- savage: This word has an awful racist history. It does not mean “fierce” or “cool” or “tough,” as I’ve seen it used (especially in the fitness/athletic industries). It’s a racial slur against Indigenous people that needs to be removed from your vocabulary stat.
What to use instead: merciless, unrelenting, bad-ass
- gypped: The Roma people (what some refer to as “Gypsies,” but please don’t use that term—it’s racist) are a real race, despite some people thinking they are a myth or a fantasy (you can learn more about them here). When a white person says they were “gypped,” they are using a racial slur against the Roma people—one that depends on an association with thievery.
What to use instead: taken advantage of, robbed, cheated
- hold the fort/on the warpath/lowest person on the totem pole: A lot of business speak has military origins, but these phrases have a history that is associated with hate and war against Indigenous people. “Hold down the fort” was used as an order for American military troops to guard the fort they made to keep out Indigenous people. “On the warpath” has a similar history. And referring to a person who is either the newest person within a company or has the most junior title in any way associated with a symbol of Indigenous culture is not acceptable.
What to use instead: Most business jargon is just that—jargon—and can be rewritten in regular English (stay here, focus on XYZ, enraged, infuriated, fuming, mad).
- uppity: This word was originally used as derogatory term against African Americans by white people in southern American.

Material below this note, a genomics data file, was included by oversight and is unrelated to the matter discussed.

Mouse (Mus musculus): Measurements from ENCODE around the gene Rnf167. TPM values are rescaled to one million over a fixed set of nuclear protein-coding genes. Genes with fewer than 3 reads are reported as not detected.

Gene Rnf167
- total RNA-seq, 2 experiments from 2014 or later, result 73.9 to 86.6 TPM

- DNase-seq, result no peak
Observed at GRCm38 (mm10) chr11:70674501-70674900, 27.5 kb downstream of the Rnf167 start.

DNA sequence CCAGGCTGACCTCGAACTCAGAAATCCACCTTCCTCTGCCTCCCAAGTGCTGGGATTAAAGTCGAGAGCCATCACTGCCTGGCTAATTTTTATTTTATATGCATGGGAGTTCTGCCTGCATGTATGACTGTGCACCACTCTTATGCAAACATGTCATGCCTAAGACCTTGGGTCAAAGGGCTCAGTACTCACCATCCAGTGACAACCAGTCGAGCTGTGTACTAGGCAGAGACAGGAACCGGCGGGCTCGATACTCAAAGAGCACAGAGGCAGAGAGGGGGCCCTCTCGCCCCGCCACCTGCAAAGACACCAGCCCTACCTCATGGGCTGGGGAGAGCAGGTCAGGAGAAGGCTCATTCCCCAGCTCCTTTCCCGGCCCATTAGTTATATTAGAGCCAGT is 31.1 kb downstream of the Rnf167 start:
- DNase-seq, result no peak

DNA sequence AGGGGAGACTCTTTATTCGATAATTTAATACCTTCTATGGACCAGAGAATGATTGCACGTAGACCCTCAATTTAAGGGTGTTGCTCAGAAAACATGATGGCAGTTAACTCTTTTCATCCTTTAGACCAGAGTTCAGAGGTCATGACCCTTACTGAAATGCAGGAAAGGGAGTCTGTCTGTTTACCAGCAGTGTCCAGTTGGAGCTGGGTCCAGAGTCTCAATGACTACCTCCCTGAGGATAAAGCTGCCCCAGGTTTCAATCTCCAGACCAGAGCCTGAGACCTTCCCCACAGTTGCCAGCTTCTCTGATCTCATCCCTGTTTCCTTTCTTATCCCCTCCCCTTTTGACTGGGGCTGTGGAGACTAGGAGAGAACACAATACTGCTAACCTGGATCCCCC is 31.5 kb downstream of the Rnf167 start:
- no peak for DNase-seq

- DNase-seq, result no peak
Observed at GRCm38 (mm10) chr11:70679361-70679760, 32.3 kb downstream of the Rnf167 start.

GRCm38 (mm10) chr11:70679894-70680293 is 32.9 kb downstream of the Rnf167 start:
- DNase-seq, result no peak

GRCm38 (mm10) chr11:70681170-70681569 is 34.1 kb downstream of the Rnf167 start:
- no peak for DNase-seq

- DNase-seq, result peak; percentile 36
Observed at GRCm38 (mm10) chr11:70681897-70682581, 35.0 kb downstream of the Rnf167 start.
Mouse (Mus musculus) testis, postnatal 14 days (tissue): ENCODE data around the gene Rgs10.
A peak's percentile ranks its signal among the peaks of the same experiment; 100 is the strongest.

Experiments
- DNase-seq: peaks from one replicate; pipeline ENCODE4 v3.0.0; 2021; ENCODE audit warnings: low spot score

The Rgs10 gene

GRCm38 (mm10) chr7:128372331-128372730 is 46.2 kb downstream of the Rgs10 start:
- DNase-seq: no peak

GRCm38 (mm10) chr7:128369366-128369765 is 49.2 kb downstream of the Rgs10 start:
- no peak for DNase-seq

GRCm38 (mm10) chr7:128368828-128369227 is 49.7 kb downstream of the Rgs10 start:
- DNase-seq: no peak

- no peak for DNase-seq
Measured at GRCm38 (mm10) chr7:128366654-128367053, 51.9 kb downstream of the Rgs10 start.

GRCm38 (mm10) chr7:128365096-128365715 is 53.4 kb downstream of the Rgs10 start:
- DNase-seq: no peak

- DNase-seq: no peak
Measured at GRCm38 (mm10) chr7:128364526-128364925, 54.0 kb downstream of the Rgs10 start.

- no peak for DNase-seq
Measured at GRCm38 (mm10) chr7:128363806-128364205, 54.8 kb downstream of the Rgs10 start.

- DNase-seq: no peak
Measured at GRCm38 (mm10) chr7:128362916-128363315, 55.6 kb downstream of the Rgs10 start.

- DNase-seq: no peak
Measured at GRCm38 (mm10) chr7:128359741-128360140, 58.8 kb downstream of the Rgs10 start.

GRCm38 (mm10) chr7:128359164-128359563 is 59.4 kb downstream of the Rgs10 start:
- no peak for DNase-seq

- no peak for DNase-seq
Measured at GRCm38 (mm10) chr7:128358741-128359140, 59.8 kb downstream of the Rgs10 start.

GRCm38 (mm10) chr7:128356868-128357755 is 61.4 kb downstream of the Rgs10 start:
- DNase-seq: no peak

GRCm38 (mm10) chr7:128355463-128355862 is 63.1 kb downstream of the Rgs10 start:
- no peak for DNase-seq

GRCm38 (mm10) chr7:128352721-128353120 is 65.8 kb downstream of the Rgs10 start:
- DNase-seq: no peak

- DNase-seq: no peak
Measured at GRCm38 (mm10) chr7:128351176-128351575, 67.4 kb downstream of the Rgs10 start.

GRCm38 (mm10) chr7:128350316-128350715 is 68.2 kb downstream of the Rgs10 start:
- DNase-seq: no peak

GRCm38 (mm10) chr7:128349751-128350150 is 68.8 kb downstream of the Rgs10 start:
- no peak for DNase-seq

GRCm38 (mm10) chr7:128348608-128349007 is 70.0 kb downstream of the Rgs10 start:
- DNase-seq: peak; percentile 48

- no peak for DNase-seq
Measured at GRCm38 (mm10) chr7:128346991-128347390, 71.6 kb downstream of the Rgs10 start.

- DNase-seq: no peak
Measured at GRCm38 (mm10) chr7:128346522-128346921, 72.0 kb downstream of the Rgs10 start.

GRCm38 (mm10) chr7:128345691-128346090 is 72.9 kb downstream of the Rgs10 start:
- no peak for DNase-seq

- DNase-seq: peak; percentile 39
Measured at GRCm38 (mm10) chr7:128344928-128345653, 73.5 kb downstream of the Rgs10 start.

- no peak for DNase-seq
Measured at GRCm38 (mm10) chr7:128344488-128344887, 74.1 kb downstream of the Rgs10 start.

What to say instead: arrogant, snobbish
THE ONLY TIME IT IS ACCEPTABLE TO USE SUCH CULTURAL WORDS IS IF YOU ARE DISCUSSING THAT CULTURE OR ORIGIN OF THE WORD ITSELF.
But it’s just a word! Why are people so sensitive these days? Am I allowed to say anything?
I read a lot, and I read a lot online, and I see comments like these all the time. Here’s the thing: If someone from another culture has said “hey, you know, using that word is offensive to me and my culture,” please just listen to that person and adapt your language accordingly. Don’t argue. Don’t try and make you using it acceptable. This really isn’t about you at all. What you’re doing, then, is attempting to turn something that isn’t okay into something that is accepted. You’re furthering the mainstream use of culturally appropriation of language. You’re ignoring the experiences and feelings of that person to make yourself feel better.
As I’ve said before, words matter. Language has power. Ignoring racial slurs and undertones is another form of oppression. I do believe that many white people just don’t know about some of these (I was guilty of using “gypped” in my 20s, before I learned about the history of the word!), but once you are aware, please do take measures to eliminate these words from your vocabulary.
Also, be aware that language evolves. Think about the word “gay,” for example and how it once was described as a synonym for “happy.” This is no longer the case and to be used as an adjective, in most cases, is discriminatory. Nobody expects you to know the meaning and history behind every single word (unless maybe you’ve authored a dictionary), but you should be aware enough to realize that some words can hurt others and once you know what they are, be a kind human and stop using them.
In business, it goes beyond common courtesy and respect to other human beings. Using any kind of offensive language will distract from your message, making sure that your message is not heard and you are, instead, associated with being insensitive and offensive.
Here are some more sayings you may not have realized are offensive or steeped in racist history.